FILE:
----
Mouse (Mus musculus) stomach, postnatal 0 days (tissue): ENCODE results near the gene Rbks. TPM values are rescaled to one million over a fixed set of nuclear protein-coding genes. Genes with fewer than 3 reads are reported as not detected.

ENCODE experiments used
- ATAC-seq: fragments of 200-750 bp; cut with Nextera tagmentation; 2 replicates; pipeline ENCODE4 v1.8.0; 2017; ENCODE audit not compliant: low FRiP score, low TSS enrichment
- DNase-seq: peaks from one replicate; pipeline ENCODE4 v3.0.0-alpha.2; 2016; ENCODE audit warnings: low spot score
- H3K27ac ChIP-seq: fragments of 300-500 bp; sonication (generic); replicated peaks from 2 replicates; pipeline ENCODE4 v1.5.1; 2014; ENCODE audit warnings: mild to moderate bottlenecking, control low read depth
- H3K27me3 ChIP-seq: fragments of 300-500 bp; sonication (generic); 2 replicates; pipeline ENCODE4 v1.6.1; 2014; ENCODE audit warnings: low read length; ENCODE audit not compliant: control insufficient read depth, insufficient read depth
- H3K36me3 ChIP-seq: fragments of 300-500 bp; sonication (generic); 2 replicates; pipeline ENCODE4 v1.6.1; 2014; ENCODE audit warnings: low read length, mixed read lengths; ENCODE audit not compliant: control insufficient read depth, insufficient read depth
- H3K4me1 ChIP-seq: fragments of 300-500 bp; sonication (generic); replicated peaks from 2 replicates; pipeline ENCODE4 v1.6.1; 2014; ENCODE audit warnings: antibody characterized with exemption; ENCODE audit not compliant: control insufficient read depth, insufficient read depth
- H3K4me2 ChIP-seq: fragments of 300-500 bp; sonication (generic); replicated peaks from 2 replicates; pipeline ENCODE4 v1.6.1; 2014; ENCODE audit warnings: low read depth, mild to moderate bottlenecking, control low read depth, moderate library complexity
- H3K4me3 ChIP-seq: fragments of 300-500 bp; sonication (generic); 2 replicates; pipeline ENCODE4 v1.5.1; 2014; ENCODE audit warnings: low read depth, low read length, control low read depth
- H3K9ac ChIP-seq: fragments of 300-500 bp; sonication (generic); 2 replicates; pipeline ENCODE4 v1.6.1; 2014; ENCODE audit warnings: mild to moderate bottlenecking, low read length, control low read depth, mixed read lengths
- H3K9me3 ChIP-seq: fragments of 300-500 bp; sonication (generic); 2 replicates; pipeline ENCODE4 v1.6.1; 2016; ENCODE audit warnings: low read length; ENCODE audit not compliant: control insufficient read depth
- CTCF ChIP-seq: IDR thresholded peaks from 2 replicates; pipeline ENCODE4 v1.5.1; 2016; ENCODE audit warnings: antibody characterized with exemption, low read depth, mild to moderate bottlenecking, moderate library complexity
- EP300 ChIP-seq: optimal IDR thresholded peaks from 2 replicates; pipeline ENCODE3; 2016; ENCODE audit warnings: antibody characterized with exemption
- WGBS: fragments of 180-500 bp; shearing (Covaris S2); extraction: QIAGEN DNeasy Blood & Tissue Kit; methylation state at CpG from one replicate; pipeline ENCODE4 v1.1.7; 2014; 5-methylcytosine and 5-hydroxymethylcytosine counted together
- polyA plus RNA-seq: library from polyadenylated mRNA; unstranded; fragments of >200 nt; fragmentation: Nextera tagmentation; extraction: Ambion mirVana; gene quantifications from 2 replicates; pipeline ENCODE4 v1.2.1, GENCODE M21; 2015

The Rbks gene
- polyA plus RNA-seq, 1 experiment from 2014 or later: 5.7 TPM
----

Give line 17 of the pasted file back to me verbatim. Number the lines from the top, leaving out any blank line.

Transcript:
The Rbks gene